Let's Reminisce: Vapor storms are threatening people, property
The summer of 2021 was a glaring example of what disruptive weather will look like in a warming world. In mid-July, storms in western Germany and Belgium brought up to eight inches of rain in two days. Floodwaters ripped buildings apart and propelled them through village streets.
A week later a year’s worth of rain—more than two feet—fell in China’s Henan province in just three days. Hundreds of thousands of people fled rivers that had burst their banks. In the capital city, commuters posted videos showing passengers trapped inside flooding subway cars, pushing their heads toward the ceiling to reach the last pocket of air above the quickly rising water.
In mid-August a sharp kink in the jet stream brought torrential storms to Tennessee that dropped an incredible 17 inches of rain in just 24 hours; catastrophic flooding killed at least 20 people.
None of these storm systems were hurricanes or tropical depressions. Soon enough, though, Hurricane Ida swirled into the Gulf of Mexico, the ninth named tropical storm in the year’s busy North Atlantic season. On August 28 it was a Category 1 storm with sustained winds of 85 miles per hour. Less than 24 hours later Ida exploded to Category 4, at nearly twice the rate that the National Hurricane Center uses to define a rapidly intensifying storm. It hit the Louisiana coast with winds of 150 miles an hour, leaving more than a million people without power and over 600,000 without water for days.
Ida’s wrath continued into the Northeast, where it delivered a record-breaking 3.15 inches of rain in one hour in New York City. The storm killed at least 80 people and devastated a swath of communities in the eastern U.S.
What all these destructive events have in common is water vapor—lots of it. Water vapor—the gaseous form of good old H2O—is now playing an unprecedented role in fueling destructive storms and accelerating climate change. As the oceans and atmosphere warm, additional water evaporates into the air.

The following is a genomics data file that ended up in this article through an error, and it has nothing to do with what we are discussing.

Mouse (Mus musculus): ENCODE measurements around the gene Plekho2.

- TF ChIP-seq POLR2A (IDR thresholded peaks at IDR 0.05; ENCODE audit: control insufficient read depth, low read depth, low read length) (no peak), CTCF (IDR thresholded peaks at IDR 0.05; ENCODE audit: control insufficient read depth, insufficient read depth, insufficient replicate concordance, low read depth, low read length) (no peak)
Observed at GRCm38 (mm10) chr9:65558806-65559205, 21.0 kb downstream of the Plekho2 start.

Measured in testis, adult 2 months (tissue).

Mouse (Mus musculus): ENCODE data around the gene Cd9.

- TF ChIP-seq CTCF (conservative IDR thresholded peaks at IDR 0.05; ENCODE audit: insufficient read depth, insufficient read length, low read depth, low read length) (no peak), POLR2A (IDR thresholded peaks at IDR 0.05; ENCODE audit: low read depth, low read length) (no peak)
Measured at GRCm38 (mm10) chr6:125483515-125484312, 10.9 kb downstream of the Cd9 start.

Warmer air, in turn, can hold more of that vapor before it condenses into cloud droplets to create flooding rains. The amount of vapor in the atmosphere has increased about 4 percent globally just since the mid-1990s. That may not sound like much, but it is a big deal to the climate system.
A juicier atmosphere provides extra energy and moisture for storms of all kinds, including summertime thunderstorms, nor’easters along the U.S. Eastern Seaboard, hurricanes and even snowstorms. Additional vapor helps tropical storms like Ida intensify faster, too, leaving precious little time for safety officials to warn people of danger.
Scientists have long anticipated that climate change would create more airborne vapor, fueling what might be called “vapor storms” that are unleashing more rain and snow than storms did only a few decades ago. Measurements now confirm that heavy-precipitation events are hitting harder and occurring more often across the U.S. and the globe. Since the late 1980s about one third of U.S. property damage caused by flooding—$73 billion—has been attributed to increases in heavy precipitation.
It’s time we began to expect more vapor storms that damage people and property.
Jerry Lincecum is a retired Austin College professor who now teaches classes for older adults who want to write their life stories. He welcomes your reminiscences on any subject: firstname.lastname@example.org.